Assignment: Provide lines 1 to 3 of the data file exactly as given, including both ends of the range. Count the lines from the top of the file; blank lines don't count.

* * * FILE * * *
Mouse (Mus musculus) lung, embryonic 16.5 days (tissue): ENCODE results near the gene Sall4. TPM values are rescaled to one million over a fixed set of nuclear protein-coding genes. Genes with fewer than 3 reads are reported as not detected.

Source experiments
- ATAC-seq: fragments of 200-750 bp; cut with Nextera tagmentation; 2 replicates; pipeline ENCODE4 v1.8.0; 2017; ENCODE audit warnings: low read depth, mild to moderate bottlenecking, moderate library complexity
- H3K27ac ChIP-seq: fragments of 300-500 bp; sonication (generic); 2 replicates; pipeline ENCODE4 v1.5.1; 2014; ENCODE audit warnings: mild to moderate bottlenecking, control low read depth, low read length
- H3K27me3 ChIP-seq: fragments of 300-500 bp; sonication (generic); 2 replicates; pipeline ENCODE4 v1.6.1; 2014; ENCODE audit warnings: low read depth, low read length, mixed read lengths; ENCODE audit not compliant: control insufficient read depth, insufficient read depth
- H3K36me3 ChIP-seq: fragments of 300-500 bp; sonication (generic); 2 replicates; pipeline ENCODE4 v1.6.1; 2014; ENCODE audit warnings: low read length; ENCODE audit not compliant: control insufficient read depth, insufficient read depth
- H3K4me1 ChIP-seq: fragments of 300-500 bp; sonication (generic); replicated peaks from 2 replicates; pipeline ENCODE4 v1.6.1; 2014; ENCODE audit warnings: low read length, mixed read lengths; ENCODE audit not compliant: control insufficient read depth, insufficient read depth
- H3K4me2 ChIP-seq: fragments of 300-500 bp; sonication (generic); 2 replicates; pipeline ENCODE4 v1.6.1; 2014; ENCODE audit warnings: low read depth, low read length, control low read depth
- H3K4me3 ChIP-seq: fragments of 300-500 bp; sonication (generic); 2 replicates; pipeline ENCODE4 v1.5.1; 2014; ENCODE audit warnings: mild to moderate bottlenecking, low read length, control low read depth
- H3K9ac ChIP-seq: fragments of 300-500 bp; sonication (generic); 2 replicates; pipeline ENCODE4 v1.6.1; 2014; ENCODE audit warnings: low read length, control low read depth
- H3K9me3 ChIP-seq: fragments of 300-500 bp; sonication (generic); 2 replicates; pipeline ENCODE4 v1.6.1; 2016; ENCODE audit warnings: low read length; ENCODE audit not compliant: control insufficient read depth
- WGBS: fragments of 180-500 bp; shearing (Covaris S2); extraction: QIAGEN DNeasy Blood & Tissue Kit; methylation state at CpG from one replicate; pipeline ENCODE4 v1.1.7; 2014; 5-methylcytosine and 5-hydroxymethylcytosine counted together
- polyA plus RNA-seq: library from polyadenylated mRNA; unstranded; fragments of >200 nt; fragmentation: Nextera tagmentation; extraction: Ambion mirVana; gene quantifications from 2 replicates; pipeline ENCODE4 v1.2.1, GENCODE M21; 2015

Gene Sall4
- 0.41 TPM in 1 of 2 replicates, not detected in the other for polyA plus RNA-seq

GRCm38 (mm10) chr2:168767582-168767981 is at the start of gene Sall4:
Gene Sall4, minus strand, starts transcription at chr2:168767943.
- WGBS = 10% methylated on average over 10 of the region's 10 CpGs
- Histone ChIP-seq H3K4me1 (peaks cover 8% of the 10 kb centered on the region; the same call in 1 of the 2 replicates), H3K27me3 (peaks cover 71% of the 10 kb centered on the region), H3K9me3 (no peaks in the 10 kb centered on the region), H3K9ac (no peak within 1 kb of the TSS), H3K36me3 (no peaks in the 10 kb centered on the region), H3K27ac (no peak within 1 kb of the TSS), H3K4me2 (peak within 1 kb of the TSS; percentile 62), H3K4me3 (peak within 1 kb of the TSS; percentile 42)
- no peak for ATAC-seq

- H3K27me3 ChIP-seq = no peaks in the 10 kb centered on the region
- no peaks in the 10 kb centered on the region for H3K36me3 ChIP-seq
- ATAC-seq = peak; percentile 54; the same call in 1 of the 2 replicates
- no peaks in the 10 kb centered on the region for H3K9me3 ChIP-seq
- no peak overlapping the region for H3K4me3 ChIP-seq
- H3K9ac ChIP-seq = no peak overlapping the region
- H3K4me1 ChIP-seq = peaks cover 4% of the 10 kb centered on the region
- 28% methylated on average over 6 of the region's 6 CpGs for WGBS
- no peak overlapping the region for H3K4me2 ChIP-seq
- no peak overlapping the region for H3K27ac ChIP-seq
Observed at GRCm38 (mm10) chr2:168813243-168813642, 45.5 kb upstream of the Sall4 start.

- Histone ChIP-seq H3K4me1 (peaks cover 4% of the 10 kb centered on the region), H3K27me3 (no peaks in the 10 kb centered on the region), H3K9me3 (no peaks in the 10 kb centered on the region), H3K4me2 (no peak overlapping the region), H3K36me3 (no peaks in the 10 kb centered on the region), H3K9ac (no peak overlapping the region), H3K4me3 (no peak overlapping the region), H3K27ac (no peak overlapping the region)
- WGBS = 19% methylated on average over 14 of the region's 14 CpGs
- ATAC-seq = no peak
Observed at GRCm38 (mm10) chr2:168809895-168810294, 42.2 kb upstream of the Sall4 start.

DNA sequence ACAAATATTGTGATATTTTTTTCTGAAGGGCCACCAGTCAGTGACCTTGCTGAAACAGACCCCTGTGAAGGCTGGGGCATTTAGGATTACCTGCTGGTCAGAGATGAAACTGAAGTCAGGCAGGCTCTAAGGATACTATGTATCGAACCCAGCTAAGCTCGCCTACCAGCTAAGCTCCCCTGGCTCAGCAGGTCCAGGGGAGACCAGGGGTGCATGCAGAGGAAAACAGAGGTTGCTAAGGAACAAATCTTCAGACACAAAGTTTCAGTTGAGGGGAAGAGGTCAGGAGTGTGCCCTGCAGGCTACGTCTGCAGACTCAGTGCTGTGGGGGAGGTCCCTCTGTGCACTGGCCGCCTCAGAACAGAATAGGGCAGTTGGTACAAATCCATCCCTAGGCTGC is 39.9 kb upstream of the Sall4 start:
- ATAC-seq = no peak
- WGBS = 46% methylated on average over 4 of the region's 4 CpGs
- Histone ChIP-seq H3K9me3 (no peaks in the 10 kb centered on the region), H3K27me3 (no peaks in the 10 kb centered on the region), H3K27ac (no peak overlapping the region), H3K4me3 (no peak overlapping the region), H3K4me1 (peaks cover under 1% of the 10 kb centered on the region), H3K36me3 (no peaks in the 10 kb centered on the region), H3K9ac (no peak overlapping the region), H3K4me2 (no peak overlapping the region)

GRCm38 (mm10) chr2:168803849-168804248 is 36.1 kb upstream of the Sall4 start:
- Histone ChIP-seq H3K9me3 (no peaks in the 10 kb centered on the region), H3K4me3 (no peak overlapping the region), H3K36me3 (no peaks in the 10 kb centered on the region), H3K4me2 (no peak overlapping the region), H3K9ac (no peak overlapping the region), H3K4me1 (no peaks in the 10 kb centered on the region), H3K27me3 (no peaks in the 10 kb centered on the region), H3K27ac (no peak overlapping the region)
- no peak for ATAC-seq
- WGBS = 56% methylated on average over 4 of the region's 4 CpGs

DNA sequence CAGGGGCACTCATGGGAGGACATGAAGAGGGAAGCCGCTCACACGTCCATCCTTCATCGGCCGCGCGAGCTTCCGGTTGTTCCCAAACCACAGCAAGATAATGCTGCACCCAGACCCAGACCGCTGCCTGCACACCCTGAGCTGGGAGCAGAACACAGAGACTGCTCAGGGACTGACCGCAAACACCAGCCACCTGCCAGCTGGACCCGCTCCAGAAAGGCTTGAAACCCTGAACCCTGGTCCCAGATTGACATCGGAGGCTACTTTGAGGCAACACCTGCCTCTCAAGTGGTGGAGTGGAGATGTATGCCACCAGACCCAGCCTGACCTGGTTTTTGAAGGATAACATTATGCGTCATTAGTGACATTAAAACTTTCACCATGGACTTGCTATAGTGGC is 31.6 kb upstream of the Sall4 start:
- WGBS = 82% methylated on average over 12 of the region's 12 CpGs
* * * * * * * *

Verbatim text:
Mouse (Mus musculus) lung, embryonic 16.5 days (tissue): ENCODE results near the gene Sall4. TPM values are rescaled to one million over a fixed set of nuclear protein-coding genes. Genes with fewer than 3 reads are reported as not detected.

Source experiments
- ATAC-seq: fragments of 200-750 bp; cut with Nextera tagmentation; 2 replicates; pipeline ENCODE4 v1.8.0; 2017; ENCODE audit warnings: low read depth, mild to moderate bottlenecking, moderate library complexity